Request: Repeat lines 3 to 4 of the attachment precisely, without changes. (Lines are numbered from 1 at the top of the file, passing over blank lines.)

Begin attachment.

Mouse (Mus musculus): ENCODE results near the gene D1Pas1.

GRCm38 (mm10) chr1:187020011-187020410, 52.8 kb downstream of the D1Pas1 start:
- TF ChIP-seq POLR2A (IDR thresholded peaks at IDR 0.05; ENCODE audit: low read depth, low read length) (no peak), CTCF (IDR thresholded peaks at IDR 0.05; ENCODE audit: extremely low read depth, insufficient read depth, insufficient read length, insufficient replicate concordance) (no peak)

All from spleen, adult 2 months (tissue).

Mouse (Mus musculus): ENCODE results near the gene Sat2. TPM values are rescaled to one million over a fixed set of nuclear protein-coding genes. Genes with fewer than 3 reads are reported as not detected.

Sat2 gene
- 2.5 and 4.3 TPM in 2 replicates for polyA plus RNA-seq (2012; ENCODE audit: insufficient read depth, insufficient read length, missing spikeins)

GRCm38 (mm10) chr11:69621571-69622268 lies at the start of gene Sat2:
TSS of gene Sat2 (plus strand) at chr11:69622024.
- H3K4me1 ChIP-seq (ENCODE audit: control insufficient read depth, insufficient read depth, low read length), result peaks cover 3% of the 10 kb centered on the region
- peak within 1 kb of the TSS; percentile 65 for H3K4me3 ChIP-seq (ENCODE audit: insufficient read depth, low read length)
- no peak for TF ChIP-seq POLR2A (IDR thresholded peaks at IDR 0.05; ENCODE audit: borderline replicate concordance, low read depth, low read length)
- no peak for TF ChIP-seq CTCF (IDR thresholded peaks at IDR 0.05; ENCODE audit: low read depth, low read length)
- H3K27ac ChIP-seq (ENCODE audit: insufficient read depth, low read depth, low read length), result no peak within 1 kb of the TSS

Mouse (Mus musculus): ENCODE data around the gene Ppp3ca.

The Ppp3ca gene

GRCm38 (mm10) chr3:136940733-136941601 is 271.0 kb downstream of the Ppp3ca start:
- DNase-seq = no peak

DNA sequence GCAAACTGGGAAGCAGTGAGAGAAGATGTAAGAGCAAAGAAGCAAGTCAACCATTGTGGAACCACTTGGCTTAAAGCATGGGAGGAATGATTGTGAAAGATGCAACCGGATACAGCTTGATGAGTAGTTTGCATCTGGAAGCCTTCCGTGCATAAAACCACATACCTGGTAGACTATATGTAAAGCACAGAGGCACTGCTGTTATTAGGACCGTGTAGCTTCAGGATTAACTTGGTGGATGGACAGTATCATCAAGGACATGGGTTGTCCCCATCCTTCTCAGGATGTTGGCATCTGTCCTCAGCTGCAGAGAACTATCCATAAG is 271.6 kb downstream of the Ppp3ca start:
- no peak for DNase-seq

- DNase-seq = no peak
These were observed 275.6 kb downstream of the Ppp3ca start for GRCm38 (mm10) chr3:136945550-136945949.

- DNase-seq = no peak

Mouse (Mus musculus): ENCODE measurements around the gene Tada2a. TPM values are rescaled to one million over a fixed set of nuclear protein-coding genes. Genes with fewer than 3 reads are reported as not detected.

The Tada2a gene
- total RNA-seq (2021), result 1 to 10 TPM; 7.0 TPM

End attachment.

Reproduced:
- TF ChIP-seq POLR2A (IDR thresholded peaks at IDR 0.05; ENCODE audit: low read depth, low read length) (no peak), CTCF (IDR thresholded peaks at IDR 0.05; ENCODE audit: extremely low read depth, insufficient read depth, insufficient read length, insufficient replicate concordance) (no peak)

All from spleen, adult 2 months (tissue).